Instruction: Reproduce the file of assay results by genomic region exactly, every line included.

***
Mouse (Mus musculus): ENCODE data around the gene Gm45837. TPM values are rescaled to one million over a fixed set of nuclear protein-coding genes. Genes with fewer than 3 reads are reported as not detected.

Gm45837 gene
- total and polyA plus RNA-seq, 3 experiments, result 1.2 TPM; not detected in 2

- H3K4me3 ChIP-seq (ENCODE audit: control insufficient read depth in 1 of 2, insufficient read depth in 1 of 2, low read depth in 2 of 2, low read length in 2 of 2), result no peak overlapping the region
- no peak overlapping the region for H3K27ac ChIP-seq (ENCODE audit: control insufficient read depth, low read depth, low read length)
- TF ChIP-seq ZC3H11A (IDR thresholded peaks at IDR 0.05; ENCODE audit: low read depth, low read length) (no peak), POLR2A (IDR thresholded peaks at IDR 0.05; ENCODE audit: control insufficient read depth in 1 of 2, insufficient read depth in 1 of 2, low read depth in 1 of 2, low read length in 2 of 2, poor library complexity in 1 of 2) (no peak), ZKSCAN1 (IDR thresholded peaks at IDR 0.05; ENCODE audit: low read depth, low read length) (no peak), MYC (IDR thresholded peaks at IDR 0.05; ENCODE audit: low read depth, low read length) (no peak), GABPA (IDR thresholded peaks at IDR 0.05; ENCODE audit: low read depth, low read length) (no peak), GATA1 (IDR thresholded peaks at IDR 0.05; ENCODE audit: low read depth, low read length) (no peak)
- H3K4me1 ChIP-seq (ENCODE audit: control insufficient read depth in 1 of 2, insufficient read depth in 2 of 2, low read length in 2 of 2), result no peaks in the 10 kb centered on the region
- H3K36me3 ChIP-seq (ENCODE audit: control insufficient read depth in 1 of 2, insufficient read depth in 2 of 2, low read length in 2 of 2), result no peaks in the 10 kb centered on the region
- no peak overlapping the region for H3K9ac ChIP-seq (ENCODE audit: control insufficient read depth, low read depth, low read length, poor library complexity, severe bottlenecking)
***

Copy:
Mouse (Mus musculus): ENCODE data around the gene Gm45837. TPM values are rescaled to one million over a fixed set of nuclear protein-coding genes. Genes with fewer than 3 reads are reported as not detected.

Gm45837 gene
- total and polyA plus RNA-seq, 3 experiments, result 1.2 TPM; not detected in 2

- H3K4me3 ChIP-seq (ENCODE audit: control insufficient read depth in 1 of 2, insufficient read depth in 1 of 2, low read depth in 2 of 2, low read length in 2 of 2), result no peak overlapping the region
- no peak overlapping the region for H3K27ac ChIP-seq (ENCODE audit: control insufficient read depth, low read depth, low read length)
- TF ChIP-seq ZC3H11A (IDR thresholded peaks at IDR 0.05; ENCODE audit: low read depth, low read length) (no peak), POLR2A (IDR thresholded peaks at IDR 0.05; ENCODE audit: control insufficient read depth in 1 of 2, insufficient read depth in 1 of 2, low read depth in 1 of 2, low read length in 2 of 2, poor library complexity in 1 of 2) (no peak), ZKSCAN1 (IDR thresholded peaks at IDR 0.05; ENCODE audit: low read depth, low read length) (no peak), MYC (IDR thresholded peaks at IDR 0.05; ENCODE audit: low read depth, low read length) (no peak), GABPA (IDR thresholded peaks at IDR 0.05; ENCODE audit: low read depth, low read length) (no peak), GATA1 (IDR thresholded peaks at IDR 0.05; ENCODE audit: low read depth, low read length) (no peak)
- H3K4me1 ChIP-seq (ENCODE audit: control insufficient read depth in 1 of 2, insufficient read depth in 2 of 2, low read length in 2 of 2), result no peaks in the 10 kb centered on the region
- H3K36me3 ChIP-seq (ENCODE audit: control insufficient read depth in 1 of 2, insufficient read depth in 2 of 2, low read length in 2 of 2), result no peaks in the 10 kb centered on the region
- no peak overlapping the region for H3K9ac ChIP-seq (ENCODE audit: control insufficient read depth, low read depth, low read length, poor library complexity, severe bottlenecking)